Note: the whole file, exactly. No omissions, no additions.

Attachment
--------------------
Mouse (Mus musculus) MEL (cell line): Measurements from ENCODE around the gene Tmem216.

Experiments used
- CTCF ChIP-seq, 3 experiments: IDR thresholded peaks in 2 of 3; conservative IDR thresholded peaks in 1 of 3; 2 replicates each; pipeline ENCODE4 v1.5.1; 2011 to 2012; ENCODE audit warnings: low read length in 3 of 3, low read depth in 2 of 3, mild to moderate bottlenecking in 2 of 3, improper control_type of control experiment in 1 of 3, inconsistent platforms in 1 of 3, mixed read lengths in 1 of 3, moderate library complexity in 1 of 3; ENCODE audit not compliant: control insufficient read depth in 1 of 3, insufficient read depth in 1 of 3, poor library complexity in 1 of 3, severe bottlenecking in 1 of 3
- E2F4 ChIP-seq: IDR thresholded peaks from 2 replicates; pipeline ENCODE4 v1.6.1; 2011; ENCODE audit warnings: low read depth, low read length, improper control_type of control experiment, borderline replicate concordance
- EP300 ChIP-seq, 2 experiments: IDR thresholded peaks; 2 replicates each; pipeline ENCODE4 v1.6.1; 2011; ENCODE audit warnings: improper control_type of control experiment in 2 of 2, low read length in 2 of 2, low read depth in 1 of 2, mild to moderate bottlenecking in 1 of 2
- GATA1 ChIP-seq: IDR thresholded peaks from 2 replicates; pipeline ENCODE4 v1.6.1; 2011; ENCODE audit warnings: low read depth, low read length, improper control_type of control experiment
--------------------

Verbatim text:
Mouse (Mus musculus) MEL (cell line): Measurements from ENCODE around the gene Tmem216.

Experiments used
- CTCF ChIP-seq, 3 experiments: IDR thresholded peaks in 2 of 3; conservative IDR thresholded peaks in 1 of 3; 2 replicates each; pipeline ENCODE4 v1.5.1; 2011 to 2012; ENCODE audit warnings: low read length in 3 of 3, low read depth in 2 of 3, mild to moderate bottlenecking in 2 of 3, improper control_type of control experiment in 1 of 3, inconsistent platforms in 1 of 3, mixed read lengths in 1 of 3, moderate library complexity in 1 of 3; ENCODE audit not compliant: control insufficient read depth in 1 of 3, insufficient read depth in 1 of 3, poor library complexity in 1 of 3, severe bottlenecking in 1 of 3
- E2F4 ChIP-seq: IDR thresholded peaks from 2 replicates; pipeline ENCODE4 v1.6.1; 2011; ENCODE audit warnings: low read depth, low read length, improper control_type of control experiment, borderline replicate concordance
- EP300 ChIP-seq, 2 experiments: IDR thresholded peaks; 2 replicates each; pipeline ENCODE4 v1.6.1; 2011; ENCODE audit warnings: improper control_type of control experiment in 2 of 2, low read length in 2 of 2, low read depth in 1 of 2, mild to moderate bottlenecking in 1 of 2
- GATA1 ChIP-seq: IDR thresholded peaks from 2 replicates; pipeline ENCODE4 v1.6.1; 2011; ENCODE audit warnings: low read depth, low read length, improper control_type of control experiment